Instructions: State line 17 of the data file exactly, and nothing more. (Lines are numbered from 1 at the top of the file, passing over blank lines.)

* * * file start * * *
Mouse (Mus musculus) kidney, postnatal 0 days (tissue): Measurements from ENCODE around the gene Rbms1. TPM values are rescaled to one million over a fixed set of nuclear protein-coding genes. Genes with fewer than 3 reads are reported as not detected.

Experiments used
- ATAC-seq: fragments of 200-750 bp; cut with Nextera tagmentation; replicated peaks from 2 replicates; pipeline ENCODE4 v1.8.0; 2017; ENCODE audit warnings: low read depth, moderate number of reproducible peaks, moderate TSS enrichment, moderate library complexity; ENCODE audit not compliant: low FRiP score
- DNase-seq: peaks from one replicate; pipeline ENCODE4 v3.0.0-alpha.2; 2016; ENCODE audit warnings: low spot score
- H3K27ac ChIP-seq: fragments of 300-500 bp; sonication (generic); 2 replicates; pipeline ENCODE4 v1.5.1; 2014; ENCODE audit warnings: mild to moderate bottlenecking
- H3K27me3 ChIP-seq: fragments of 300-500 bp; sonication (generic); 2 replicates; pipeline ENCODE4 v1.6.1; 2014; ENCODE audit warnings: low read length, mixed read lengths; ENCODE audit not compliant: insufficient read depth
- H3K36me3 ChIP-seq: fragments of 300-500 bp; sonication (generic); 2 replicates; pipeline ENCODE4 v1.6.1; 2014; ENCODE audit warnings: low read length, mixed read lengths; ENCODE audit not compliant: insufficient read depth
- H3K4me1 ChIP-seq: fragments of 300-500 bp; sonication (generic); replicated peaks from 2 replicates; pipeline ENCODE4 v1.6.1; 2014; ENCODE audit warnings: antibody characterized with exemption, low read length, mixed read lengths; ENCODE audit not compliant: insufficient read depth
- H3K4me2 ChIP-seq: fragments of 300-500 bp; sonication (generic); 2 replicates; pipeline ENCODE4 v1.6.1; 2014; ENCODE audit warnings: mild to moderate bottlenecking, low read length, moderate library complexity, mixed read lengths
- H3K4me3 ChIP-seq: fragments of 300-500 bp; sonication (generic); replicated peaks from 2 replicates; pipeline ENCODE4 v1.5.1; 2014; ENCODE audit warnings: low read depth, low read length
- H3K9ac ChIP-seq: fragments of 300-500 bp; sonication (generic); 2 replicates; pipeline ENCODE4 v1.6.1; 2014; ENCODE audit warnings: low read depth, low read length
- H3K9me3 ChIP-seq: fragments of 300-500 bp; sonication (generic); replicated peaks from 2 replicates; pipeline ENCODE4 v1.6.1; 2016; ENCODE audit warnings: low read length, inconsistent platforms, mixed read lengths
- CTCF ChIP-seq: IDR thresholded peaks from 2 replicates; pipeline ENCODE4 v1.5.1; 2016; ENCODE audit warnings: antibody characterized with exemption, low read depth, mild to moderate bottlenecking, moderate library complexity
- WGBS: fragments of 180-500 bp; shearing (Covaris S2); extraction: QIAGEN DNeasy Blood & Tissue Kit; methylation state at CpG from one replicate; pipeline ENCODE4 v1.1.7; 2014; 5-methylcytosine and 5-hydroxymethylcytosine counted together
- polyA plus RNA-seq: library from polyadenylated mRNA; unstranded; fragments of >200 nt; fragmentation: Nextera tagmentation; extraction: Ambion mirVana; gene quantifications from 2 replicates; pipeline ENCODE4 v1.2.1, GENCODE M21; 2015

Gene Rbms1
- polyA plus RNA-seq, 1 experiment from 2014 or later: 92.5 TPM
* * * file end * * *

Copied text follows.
- polyA plus RNA-seq, 1 experiment from 2014 or later: 92.5 TPM